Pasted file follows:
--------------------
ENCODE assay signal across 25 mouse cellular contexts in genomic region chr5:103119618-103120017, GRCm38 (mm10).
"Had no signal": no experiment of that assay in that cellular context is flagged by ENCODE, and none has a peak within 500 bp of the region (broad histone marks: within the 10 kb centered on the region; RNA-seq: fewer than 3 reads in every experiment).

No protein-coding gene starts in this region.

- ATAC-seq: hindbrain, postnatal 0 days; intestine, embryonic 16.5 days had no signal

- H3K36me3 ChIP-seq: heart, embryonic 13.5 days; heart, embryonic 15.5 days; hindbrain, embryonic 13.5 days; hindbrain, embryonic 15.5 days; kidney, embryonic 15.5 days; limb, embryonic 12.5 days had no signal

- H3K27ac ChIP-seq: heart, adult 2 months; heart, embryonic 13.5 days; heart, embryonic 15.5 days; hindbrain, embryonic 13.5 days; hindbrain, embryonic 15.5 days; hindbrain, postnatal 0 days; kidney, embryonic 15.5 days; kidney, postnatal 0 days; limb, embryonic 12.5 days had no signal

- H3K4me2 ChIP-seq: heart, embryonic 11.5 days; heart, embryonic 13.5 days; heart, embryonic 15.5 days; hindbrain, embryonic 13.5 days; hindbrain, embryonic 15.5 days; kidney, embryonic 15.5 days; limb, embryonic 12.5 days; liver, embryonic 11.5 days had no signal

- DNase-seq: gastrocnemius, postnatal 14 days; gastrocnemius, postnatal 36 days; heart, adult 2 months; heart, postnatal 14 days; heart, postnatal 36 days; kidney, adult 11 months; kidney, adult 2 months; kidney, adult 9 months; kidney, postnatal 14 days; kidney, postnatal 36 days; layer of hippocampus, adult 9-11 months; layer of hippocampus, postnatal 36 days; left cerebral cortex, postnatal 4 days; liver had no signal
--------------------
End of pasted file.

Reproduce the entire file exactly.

ENCODE assay signal across 25 mouse cellular contexts in genomic region chr5:103119618-103120017, GRCm38 (mm10).
"Had no signal": no experiment of that assay in that cellular context is flagged by ENCODE, and none has a peak within 500 bp of the region (broad histone marks: within the 10 kb centered on the region; RNA-seq: fewer than 3 reads in every experiment).

No protein-coding gene starts in this region.

- ATAC-seq: hindbrain, postnatal 0 days; intestine, embryonic 16.5 days had no signal

- H3K36me3 ChIP-seq: heart, embryonic 13.5 days; heart, embryonic 15.5 days; hindbrain, embryonic 13.5 days; hindbrain, embryonic 15.5 days; kidney, embryonic 15.5 days; limb, embryonic 12.5 days had no signal

- H3K27ac ChIP-seq: heart, adult 2 months; heart, embryonic 13.5 days; heart, embryonic 15.5 days; hindbrain, embryonic 13.5 days; hindbrain, embryonic 15.5 days; hindbrain, postnatal 0 days; kidney, embryonic 15.5 days; kidney, postnatal 0 days; limb, embryonic 12.5 days had no signal

- H3K4me2 ChIP-seq: heart, embryonic 11.5 days; heart, embryonic 13.5 days; heart, embryonic 15.5 days; hindbrain, embryonic 13.5 days; hindbrain, embryonic 15.5 days; kidney, embryonic 15.5 days; limb, embryonic 12.5 days; liver, embryonic 11.5 days had no signal

- DNase-seq: gastrocnemius, postnatal 14 days; gastrocnemius, postnatal 36 days; heart, adult 2 months; heart, postnatal 14 days; heart, postnatal 36 days; kidney, adult 11 months; kidney, adult 2 months; kidney, adult 9 months; kidney, postnatal 14 days; kidney, postnatal 36 days; layer of hippocampus, adult 9-11 months; layer of hippocampus, postnatal 36 days; left cerebral cortex, postnatal 4 days; liver had no signal